Ever wanted to try filmmaking with your youth group but didn’t know where to start? This online resource from Garry McHugh, Director of the Young Irish Film Makers, will help you facilitate an introductory workshop in filmmaking and support the young people you work with on the creative path to making their first short film.
Making a film or piece of video content is a fantastic creative process which can engage even a very mixed group of young people in working towards a united goal. Through engagement with the filmmaking process, young people can find their voice, tell their story and explore creative ways to express themselves through the medium. Finally, they get to exhibit their work to each other, their families or friends at a premiere or to a wider audience at a youth film festival. A huge validation of their efforts and acknowledgement of their creative teamwork!
Video camera or smartphone: Make sure it has an on-board microphone to capture sound and it can connect to a projector or large monitor before you start.
Editing software: This can be on a computer or your smartphone. It only needs to be a basic package which can trim video clips, add a soundtrack and titles. (See links section)
Clapper Board– Young people love a clapper boardas it makes them feel like a real film crew. You can buy them onlineand they really make a difference.
Projector / Large Monitor– Make sure you have cables to attach your video camera or smartphone to the projector / monitor so the group can watch their film at the end of the workshop.
Extra kit (if you can afford it or borrow it!)
Microphone & Boom Pole –Not Essential, but really gives you greater control over the sound quality when recording voices. Make sure it connects to your camera or phone.
Lights– Lighting can really add to a scene, so if you have them, great! If not, don’t panic.
A group of 8-10 young people is a good size for making one short film. If you have a larger group, I would suggest splitting the group to allow better engagement for each young person on the crew. A young person’s personality and interests will determine what role they have on the crew. The boisterous ones might be suited to acting; arty types might like to build props, dress the sets or operate the camera; those into computers might like the editing software etc.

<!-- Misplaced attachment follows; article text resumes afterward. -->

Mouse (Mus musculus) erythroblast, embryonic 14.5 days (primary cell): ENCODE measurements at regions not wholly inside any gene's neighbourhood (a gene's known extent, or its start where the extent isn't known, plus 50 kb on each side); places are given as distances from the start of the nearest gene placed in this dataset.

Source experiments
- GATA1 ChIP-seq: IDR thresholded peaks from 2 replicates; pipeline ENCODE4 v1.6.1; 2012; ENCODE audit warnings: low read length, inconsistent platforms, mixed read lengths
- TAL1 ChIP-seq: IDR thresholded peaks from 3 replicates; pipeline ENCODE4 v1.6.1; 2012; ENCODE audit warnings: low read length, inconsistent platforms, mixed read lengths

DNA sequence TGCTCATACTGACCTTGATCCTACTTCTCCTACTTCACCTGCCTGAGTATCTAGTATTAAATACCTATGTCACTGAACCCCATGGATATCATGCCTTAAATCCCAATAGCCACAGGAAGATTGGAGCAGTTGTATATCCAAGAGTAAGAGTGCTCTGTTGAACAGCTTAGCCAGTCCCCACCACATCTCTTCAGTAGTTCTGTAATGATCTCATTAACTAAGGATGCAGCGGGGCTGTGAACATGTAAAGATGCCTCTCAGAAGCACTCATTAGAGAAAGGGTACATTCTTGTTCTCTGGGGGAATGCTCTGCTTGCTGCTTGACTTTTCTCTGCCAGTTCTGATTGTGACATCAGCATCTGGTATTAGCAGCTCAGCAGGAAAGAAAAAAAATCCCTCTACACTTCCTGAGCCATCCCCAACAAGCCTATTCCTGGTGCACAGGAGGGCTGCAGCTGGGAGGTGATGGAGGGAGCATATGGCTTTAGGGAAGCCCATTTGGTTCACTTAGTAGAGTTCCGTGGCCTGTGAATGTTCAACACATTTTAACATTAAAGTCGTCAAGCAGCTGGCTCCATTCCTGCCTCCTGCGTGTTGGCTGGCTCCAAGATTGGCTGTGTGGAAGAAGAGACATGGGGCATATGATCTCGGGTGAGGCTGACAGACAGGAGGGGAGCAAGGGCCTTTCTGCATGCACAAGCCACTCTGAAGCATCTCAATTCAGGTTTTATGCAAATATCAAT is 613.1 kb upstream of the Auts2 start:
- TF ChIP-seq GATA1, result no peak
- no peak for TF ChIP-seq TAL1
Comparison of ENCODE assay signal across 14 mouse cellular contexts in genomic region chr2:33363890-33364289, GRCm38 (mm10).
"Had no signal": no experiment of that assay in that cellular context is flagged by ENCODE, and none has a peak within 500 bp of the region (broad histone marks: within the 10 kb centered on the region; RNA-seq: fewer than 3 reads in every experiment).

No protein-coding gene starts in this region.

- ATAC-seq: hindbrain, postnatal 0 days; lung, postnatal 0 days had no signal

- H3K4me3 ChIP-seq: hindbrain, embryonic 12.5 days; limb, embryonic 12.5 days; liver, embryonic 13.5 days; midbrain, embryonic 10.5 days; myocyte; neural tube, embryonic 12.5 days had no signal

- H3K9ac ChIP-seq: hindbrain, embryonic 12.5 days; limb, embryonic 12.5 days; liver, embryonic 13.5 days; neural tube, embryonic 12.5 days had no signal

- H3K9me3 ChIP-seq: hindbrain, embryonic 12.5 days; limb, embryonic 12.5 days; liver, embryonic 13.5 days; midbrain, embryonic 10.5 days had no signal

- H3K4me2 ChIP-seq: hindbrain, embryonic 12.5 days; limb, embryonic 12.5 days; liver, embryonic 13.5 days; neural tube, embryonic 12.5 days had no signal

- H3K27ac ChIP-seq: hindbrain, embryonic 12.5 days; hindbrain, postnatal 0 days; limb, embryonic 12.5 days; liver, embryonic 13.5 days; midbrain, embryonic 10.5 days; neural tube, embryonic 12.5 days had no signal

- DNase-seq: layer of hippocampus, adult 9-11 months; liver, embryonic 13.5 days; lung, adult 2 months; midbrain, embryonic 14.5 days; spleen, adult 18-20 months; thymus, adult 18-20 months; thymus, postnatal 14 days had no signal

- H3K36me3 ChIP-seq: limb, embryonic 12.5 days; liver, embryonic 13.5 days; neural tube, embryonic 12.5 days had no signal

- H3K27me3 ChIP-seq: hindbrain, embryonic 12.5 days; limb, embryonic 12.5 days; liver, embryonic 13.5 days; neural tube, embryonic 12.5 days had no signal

Young people learn how to collaborate using their different skill sets; to communicate in new ways and contexts; and to work creatively as a team in order to make each scene a reality. Everyone has a designated role on the shoot, and they must negotiate with each other and co-operate to progress their film. Youth filmmaking workshops will promote the development of creativity, imagination, and self-confidence, as well as social and cognitive skills. Creating a short film in two hours can support young peoples’ belief in their ability to achieve goals! Young people will also learn a range of hard skills including operating a camera, using lights, recording sound, as well as the post production process of editing their masterpiece.
This filmmaking workshop assumes that you have worked with the group before and that the young people are used to working with each other and have established a group contract.
THE 10-SHOT WONDER WORKSHOP (2 HOURS)
Given the short timeframe a lot of youth workers have with their group, and the need to show the fruits of your work together, this workshop was devised to deliver a finished film in a very short amount of time. The workshop is aimed at giving an extremely active introduction into the world of making a film together. It is a high energy taster which will hopefully lead to you working in more depth with the group on the individual elements of the filmmaking process to produce a more accomplished piece of work.